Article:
Cricket: 'The toughest of the tough'

Graeme Wright recalls enduring image of Cyril Washbrook
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The Independent Online
"THERE IS no life that can be recaptured wholly; as it was," Bernard Malamud wrote towards the end of his own life. But a picture of two cricketers challenges Malamud in the way it can make "pure clay out of time's mud".

One is Leonard Hutton, the other Cyril Washbrook, who died last Tuesday, and they are going out to open England's innings against Australia in the First Test of 1948. Awaiting them is the fearsome bowling of Lindwall and Miller, but you wouldn't know it from their bearing.

Washbrook is the shorter of the two, and at 33 the older. He is also broader in the shoulders, his head firmly set, chin up, ready for the fray and there is the "pouter pigeon thrust forward" of the chest that Neville Cardus got spot on. His cap is pulled low over his forehead, not quite as jaunty as some books would have you believe, but it's the face that commands attention. It is the face, as John Arlott said, "of a man who knows what he is doing - and knows he knows."

You can appreciate why C L R James described Washbrook as "one of the toughest of the tough", and believe Washbrook himself when he said of captaining Lancashire, "I was the Boss and they [his players] knew I was the Boss." It is easy, too, to understand Peter May's response when joined by the 41-year-old Washbrook at Headingley in 1956, his side 17 for 3 against Australia. "I have never felt so glad in my life as when I saw who was coming in."

England were one-down in the series. Washbrook, in his first Test for five years, put on 187 with his captain, scoring 98 to set up victory and turn the series.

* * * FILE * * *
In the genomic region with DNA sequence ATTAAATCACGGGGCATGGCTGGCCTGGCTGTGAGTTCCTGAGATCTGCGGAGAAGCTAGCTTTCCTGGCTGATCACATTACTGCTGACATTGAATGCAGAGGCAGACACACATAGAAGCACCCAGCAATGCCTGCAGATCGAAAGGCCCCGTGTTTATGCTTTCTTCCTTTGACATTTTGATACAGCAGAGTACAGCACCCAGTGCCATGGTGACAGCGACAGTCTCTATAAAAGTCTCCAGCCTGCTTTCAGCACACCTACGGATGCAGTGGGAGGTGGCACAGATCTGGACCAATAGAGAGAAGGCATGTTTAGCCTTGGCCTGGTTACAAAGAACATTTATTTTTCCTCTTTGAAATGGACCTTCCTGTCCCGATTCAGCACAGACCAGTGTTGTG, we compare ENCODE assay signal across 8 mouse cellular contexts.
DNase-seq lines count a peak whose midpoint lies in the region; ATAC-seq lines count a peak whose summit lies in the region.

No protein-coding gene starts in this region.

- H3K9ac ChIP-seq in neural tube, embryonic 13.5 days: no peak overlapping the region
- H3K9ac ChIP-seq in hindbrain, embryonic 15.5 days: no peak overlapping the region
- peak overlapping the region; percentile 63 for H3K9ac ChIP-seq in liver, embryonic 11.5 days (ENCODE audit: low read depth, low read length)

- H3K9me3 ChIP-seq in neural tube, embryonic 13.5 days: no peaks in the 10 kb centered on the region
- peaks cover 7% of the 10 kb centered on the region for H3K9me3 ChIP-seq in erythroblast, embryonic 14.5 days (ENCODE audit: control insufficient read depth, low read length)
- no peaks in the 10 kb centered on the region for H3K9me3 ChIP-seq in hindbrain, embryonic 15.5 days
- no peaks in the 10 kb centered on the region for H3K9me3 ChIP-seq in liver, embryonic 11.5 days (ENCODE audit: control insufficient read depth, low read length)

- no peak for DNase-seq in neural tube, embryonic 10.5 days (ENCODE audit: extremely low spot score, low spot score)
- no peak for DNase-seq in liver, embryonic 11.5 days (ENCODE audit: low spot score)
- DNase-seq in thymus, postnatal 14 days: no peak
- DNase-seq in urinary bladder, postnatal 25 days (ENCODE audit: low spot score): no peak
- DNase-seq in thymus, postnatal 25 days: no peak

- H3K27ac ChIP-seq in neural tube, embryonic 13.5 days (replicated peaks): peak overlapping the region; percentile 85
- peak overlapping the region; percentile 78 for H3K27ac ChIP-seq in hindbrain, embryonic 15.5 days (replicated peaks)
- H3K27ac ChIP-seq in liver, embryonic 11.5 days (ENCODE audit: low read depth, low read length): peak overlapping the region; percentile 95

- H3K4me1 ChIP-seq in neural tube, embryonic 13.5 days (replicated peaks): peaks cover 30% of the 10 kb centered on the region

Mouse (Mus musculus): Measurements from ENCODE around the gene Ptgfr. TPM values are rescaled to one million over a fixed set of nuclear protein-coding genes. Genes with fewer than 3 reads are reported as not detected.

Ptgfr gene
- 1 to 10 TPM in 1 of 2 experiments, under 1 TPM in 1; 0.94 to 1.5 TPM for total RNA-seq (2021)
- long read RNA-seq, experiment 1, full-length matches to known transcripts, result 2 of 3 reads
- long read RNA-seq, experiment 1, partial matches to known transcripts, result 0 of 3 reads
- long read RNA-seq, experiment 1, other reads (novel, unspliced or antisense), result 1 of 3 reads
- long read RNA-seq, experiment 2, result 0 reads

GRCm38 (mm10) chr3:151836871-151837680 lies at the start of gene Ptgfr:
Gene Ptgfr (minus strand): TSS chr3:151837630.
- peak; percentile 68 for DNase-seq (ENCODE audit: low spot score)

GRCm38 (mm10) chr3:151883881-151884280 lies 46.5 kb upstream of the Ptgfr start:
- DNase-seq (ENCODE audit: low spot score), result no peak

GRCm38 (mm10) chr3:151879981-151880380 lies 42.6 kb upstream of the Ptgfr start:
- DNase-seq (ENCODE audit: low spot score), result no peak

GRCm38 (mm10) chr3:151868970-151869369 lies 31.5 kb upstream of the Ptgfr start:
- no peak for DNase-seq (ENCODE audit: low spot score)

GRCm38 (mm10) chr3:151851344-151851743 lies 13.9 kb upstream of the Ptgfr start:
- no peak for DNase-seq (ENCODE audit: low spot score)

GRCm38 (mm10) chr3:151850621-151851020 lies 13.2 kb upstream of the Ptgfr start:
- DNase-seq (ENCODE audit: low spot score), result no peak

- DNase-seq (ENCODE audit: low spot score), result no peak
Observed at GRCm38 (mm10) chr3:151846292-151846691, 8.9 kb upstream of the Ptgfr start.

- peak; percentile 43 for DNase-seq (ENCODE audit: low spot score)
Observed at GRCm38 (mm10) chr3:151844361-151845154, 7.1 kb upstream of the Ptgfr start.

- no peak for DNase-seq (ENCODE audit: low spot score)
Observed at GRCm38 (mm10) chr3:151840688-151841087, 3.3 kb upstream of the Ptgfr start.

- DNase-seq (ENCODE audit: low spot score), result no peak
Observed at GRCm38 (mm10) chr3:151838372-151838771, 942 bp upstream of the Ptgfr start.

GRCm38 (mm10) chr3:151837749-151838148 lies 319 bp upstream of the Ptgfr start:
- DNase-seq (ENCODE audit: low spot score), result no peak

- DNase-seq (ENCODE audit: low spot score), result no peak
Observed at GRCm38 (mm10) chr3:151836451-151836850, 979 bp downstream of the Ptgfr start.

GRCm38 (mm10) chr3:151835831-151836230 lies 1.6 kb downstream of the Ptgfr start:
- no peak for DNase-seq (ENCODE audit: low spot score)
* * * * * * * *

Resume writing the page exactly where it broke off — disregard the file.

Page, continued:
The romance, though, lies in his being an England selector that summer. While helping choose the side for Leeds he went out to order some beer, returning to find he had been drafted into the side. "Surely the situation isn't as desperate as all that?" he asked his co-selectors.

They thought it was. They also knew Hutton's partner in three consecutive century opening partnerships against Australia in 1946-47, and a world- record first wicket stand of 359 against South Africa in 1948-49, would not fail them.

Missing out on university, the 18-year-old Washbrook went to Old Trafford, accompanied from the station by Sydney Barnes, at 60 as uncompromising as ever. "There's not much chance for batters here," Barnes told him. Yet Washbrook hit 152 against Surrey in his second match, the first of 76 centuries. Six summers lost to war probably cost him the 100 hundreds he was worth.

"Like an echo from a vanished world," said James, he "reminded us that in the right hands a bat is a sword, not a shield."

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